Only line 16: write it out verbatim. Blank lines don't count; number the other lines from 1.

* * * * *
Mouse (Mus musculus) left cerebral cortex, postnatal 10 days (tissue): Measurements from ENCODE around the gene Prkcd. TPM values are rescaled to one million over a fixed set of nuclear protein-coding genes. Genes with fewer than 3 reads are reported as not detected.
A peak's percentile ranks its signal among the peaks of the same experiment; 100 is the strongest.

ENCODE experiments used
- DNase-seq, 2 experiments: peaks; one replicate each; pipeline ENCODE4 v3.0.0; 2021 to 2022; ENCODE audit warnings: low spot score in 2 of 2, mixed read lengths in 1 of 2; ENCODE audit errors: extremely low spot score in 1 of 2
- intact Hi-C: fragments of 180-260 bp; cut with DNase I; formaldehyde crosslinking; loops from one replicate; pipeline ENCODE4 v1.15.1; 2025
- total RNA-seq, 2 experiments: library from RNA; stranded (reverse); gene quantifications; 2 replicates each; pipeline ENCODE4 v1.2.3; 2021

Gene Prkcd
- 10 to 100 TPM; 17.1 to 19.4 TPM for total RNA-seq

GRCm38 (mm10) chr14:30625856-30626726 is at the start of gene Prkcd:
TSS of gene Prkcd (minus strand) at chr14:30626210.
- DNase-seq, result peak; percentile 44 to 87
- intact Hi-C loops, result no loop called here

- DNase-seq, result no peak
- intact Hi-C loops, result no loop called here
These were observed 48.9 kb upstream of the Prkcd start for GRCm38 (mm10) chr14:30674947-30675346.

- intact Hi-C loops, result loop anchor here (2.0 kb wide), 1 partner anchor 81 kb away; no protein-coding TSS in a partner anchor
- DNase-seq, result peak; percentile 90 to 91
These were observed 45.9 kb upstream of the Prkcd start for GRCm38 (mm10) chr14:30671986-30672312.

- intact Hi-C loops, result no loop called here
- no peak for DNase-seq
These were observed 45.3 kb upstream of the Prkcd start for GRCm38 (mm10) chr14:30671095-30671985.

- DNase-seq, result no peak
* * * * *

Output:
- intact Hi-C loops, result loop anchor here (2.0 kb wide), 1 partner anchor 81 kb away; no protein-coding TSS in a partner anchor